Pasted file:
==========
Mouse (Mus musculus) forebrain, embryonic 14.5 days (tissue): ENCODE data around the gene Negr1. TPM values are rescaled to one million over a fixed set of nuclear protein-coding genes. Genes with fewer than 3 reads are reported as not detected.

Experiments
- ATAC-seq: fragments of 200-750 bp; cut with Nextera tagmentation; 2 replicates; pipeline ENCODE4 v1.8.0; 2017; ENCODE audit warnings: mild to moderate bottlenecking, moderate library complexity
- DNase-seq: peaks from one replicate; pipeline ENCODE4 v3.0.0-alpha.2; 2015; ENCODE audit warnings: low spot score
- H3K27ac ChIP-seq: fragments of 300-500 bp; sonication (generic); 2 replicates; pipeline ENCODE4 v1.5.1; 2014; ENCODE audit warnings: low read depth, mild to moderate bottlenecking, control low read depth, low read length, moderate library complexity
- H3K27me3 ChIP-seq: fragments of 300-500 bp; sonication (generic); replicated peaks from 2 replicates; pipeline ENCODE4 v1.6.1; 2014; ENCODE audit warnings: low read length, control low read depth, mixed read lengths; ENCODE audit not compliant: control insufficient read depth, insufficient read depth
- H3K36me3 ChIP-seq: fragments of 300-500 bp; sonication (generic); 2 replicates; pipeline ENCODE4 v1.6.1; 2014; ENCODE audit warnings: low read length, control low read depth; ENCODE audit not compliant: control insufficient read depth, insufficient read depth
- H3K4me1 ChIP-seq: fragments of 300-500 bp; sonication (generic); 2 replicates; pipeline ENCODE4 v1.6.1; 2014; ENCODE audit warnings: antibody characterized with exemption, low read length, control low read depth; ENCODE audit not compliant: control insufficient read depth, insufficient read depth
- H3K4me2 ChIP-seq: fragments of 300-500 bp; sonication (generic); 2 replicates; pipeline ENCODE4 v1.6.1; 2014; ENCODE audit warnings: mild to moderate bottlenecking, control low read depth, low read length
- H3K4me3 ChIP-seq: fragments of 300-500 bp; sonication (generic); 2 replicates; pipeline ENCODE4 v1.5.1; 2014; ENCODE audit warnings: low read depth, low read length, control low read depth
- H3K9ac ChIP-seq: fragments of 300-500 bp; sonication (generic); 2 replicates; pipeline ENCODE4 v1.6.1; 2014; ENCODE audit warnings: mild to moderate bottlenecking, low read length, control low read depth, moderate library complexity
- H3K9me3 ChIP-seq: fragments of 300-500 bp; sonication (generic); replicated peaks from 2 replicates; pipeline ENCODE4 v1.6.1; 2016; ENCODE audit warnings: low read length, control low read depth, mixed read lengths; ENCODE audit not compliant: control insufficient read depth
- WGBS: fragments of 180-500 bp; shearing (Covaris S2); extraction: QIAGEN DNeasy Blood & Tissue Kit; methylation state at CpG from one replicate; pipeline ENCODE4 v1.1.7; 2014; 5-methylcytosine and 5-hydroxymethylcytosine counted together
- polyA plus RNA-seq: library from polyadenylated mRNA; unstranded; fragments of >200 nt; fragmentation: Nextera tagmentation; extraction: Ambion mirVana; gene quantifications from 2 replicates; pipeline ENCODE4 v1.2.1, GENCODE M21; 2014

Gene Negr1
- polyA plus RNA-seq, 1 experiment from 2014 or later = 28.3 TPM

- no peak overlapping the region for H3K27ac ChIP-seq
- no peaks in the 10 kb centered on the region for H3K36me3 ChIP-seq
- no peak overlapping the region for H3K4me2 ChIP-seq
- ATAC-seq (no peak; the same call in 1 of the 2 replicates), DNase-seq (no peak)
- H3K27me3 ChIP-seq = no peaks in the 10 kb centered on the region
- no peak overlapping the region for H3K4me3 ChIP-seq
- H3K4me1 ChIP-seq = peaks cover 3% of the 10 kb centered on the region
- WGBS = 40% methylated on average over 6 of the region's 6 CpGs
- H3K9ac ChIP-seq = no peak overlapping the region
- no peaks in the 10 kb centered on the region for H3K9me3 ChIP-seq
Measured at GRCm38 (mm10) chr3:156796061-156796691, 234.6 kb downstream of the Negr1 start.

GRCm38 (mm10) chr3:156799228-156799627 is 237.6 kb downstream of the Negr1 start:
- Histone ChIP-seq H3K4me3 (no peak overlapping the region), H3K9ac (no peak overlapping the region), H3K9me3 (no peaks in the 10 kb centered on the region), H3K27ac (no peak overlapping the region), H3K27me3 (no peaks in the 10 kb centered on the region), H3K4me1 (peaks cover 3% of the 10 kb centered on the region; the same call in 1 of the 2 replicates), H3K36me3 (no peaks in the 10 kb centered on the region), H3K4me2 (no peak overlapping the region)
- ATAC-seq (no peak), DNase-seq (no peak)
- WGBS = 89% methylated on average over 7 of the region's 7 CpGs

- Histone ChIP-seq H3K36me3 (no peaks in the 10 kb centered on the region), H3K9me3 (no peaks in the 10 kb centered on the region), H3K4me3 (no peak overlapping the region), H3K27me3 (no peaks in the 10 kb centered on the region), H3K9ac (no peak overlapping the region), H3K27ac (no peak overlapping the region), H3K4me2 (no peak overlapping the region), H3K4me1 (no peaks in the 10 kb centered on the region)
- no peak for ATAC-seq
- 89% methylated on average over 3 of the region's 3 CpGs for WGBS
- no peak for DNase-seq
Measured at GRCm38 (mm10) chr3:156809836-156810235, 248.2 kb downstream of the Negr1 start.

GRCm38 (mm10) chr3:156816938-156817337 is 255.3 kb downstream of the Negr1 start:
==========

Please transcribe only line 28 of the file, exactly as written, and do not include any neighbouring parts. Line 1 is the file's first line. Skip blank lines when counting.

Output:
GRCm38 (mm10) chr3:156799228-156799627 is 237.6 kb downstream of the Negr1 start: